Studios Inch Forward on Abortion Protection, Showrunner Group Reports

With no public response from the studios by deadline, the coalition says it’s hoping to get something done behind the scenes
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A coalition of showrunners and other creative heads mobilizing for abortion safety in the entertainment industry released a statement on their progress Friday. Despite their Labor Day deadline having passed without a public response, the group says individual studios are working with them behind the scenes to move forward on abortion protections for employees, Variety reports.

“Our Coalition began this effort to ensure that the studios stepped up to protect women and people who can get pregnant who work on productions in states where abortion is now illegal and being criminalized,” the group said. “While there is still much work to be done, we can share that all nine studios we contacted (Amazon, AMC, Apple TV+, CBS/Paramount, Disney, Lionsgate, NBCU, Netflix and Warner Brothers Discovery) are engaging directly and individually with us to address the immediate need for safety, privacy and legal protections for their employees.”

The unnamed coalition, which numbers nearly 1,500 including Shonda Rhimes, Greg Berlanti, Mindy Kaling, Damon Lindelof, Elizabeth Meriwether, and Ava DuVernay, has been working since July to secure protections for women and people who can get pregnant who are working in states that have criminalized abortion. Their initial list of demands, which was sent to studios on July 28, was answered collectively via the Motion Picture Association; the response was deemed “patronizing” by one anonymous member of the coalition, who added, “I think we were pretty disappointed as a group.”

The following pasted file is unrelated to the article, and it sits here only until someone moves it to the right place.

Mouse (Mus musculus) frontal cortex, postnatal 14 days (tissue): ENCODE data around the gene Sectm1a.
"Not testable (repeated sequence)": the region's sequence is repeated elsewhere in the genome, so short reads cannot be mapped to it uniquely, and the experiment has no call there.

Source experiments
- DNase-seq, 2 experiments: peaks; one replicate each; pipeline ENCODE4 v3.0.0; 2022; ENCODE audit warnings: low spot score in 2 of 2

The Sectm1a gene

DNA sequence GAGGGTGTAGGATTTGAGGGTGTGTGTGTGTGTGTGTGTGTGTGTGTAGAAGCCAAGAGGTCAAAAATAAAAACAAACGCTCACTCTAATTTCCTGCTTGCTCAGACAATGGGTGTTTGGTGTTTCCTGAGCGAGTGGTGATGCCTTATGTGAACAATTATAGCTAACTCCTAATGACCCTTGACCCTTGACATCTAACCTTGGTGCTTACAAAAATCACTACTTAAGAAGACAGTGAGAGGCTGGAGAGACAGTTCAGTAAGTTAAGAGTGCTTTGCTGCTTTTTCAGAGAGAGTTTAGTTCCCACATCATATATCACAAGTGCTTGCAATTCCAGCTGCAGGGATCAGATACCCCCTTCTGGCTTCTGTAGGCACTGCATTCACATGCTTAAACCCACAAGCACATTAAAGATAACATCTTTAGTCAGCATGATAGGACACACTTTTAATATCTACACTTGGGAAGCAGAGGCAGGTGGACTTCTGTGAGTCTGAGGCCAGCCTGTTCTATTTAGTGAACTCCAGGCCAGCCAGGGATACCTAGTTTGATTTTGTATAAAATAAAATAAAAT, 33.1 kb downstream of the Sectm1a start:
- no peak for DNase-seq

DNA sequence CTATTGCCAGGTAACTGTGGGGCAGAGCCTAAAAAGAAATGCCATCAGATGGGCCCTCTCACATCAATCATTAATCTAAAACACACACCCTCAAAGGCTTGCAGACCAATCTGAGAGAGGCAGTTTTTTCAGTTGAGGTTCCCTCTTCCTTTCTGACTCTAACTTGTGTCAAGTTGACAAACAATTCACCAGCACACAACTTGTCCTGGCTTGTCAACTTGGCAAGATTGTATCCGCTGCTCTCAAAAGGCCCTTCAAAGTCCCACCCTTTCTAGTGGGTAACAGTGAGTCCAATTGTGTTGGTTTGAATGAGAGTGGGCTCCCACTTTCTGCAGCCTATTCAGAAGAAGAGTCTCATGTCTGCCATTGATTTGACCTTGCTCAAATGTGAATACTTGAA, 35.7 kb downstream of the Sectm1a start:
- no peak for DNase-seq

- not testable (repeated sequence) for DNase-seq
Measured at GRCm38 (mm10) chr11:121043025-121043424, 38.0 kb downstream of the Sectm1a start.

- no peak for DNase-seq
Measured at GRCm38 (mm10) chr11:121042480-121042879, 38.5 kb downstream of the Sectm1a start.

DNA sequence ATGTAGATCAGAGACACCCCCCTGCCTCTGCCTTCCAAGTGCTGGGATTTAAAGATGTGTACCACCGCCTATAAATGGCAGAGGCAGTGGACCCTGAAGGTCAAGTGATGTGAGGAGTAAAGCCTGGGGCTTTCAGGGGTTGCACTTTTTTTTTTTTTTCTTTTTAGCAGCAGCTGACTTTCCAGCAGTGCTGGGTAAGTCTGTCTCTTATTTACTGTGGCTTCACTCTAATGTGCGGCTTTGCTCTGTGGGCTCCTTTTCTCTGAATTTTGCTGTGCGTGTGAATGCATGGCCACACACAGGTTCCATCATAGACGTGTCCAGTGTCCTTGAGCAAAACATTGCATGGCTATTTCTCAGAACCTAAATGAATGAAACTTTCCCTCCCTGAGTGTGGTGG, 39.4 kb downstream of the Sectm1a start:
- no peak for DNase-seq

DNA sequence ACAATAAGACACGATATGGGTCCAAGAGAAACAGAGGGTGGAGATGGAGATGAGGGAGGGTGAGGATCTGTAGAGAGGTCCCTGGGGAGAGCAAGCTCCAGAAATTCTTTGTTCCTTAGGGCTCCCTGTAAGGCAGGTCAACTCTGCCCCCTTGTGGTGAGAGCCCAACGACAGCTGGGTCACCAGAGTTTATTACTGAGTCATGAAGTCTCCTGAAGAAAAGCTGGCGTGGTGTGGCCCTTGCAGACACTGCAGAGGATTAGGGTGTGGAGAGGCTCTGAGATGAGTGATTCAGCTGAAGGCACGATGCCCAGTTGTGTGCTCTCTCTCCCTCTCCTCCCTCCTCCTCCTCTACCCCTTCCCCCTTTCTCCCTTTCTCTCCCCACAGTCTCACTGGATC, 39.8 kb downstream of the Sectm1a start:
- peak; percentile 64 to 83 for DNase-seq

The group then sent a second letter to studios, which included a request for a response by Labor Day. That reply remains to be seen, the group said, but it disclosed that “a few companies are already exploring ways to implement a 24-hour Reproductive Health Safety Hotline for productions in abortion-hostile states.”

The coalition also disclosed that it’s raised nearly $3 million for the National Network of Abortion Funds.

Disney was among the earliest companies to react to the U.S. Supreme Court’s overturning of Roe v. Wade in June by promising to cover travel expenses for Mouse Housers who wanted abortion care. In an August 15 response, the coalition explained that promises to reimburse employees for travel out of state for an abortion was “not an adequate remedy for the denial of emergency reproductive healthcare that is an inevitable result of an abortion ban.”

The group called for the creation of a Reproductive Health Care Working Group, and issued a work-stoppage threat if adequate protections were not implemented: “If the Working Group cannot provide specific solutions for continuing production in states where abortion is illegal and emergency reproductive healthcare may be routinely denied, such that safe and nondiscriminatory workplace conditions are ensured, the Working Group must issue a recommendation regarding whether production may continue in these states.”

Three days earlier, the group praised the Lionsgate response in a statement to Variety: “Thank you, Lionsgate, for being the only studio who treated this issue with the respect and urgency it deserves. There’s still work to be done, but this is a step in the right direction. All studios have the power to prioritize their workers’ reproductive health care rights. More to come.”

Moving forward, the showrunners say in their statement Friday, “We will continue to monitor the progress of these studios and will hold them accountable to identify and implement solutions for the issues which have yet to be addressed.”


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